Little Bits of History

SS Savannah

Posted in History by patriciahysell on May 22, 2011

SS Savannah

May 22, 1819: The SS Savannah leaves port at Savannah, Georgia to sail to Liverpool, England. This was the first trip across the Atlantic Ocean using a steamship. The Savannah was not actually a steamship, but a hybrid sailing ship/sidewheel steamer. She arrived in England on June 20 but only moved a portion of the way under steam power. She was owned by Scarborough & Isaacs, built by Fickett & Crocker, and cost $50,000 or about $884,000 in today’s money.

The Savannah was originally built as a sailing packet in New York City. While still on the slipway, Captain Moses Rogers lined up her buyers and convinced them to convert the ship to the hybrid she became. The goal was to be the first American ship to cross the Atlantic using steam power. Moses Rogers supervised the steam conversion project and his brother-in-law oversaw the construction of the hull and rigging. Some say this negates the crossing ability to claim first crossing since the sails and rigging were available and were used. The ship was too small to carry much fuel and so the steam engine was to be used only in calm weather. If the sails were able to maintain a speed of four knots, then they were employed.

The ship had sixteen staterooms with two berths in each. There was a distinct difference between the men’s rooms and those to be used by women. There were three furnished salons richly decorated with imported carpets, curtains, and hangings along with mirrors used for decorative purposes. The rooms were said to resemble those on a luxury yacht and did not resemble the normal fare for a steam packet.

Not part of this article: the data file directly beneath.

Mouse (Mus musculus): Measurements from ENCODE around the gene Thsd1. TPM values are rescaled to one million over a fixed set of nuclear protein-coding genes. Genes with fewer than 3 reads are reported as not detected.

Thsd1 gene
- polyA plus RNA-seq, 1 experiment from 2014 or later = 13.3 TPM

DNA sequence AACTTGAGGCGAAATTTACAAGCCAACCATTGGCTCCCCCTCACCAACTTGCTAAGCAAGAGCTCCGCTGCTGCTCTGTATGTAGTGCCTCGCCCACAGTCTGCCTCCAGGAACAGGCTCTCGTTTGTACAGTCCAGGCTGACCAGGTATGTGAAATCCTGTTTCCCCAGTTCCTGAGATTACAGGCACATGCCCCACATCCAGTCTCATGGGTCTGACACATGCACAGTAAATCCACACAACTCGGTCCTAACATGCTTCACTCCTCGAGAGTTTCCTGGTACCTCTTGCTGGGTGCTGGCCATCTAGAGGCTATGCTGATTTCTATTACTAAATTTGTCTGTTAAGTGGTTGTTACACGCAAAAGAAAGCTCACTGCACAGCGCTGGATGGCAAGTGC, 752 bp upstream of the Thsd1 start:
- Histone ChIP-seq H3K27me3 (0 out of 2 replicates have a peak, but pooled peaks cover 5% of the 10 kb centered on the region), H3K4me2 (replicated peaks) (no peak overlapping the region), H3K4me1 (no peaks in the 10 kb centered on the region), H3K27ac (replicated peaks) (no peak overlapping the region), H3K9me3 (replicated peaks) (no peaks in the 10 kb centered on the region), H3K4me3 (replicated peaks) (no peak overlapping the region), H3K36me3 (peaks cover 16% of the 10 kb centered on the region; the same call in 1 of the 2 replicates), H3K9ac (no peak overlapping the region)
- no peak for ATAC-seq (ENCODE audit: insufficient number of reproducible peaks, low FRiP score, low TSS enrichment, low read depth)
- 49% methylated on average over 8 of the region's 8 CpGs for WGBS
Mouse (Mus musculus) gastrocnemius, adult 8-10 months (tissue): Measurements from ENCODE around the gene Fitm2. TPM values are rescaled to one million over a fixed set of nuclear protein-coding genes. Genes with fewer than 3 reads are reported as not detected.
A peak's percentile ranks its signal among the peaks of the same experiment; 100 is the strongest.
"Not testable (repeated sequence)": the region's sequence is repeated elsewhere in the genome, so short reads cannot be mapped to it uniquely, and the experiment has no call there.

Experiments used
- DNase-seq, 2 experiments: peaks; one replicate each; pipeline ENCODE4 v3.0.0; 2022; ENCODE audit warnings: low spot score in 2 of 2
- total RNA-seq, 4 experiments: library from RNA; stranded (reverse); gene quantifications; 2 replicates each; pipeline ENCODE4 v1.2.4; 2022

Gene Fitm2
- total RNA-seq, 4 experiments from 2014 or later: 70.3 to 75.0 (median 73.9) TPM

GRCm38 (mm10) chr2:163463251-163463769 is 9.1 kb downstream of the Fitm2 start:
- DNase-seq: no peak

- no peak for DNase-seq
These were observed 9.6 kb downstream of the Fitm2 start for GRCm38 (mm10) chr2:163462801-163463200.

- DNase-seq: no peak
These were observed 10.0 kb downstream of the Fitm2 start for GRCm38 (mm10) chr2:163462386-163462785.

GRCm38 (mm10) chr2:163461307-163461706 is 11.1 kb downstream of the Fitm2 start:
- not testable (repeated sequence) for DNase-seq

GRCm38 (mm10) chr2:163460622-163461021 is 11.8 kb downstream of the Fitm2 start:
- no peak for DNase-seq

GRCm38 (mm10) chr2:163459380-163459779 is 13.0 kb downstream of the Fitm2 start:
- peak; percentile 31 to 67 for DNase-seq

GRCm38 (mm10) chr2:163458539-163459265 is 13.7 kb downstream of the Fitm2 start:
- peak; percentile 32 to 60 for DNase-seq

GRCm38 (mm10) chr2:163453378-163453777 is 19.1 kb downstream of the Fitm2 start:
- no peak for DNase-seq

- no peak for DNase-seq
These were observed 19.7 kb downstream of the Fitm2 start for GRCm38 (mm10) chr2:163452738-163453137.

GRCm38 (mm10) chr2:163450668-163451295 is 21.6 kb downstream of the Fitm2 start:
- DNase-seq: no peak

The theory for a steam driven ship was put forth in the early 1700s. Jonathan Hulls was given a patent in 1736 for a steam engine-powered boat. The improvement of steam engines by James Watt finally made the ships possible. The first steam ship recorded in the US was built in 1787 by John Fitch, but it was demonstrated with paddles in place. In 1793, Samuel Morey first demonstrated a paddle wheel boat in North America. Robert Fulton was the first to operate steamboats commercially and began doing so after a successful test run in 1803. The Savannah made it to England, but it was not commercially successful. It was converted back to a sailing packet. It would be nearly another 30 years before an American ship crossed the Atlantic using steam power.

“A sailing ship is no democracy; you don’t caucus a crew as to where you’ll go anymore than you inquire when they’d like to shorten sail.” – Sterling Hayden

“Design has taken the place of what sailing used to be.” – Dennis Conner

“If one does not know to which port one is sailing, no wind is favorable.” – Lucius Annaeus Seneca

“It is not the ship so much as the skillful sailing that assures the prosperous voyage.” – George William Curtis

Also on this day:
Now We Can Play Solitaire – In 1990 Windows 3.0 is released.
Howe’s That? – In 1842, Howe Caverns were discovered.

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One Response

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  1. GYSC said, on May 22, 2011 at 6:35 pm

    Cool post. You may like the tale of the SS Republic:
    http://en.wikipedia.org/wiki/SS_Republic_(1853)


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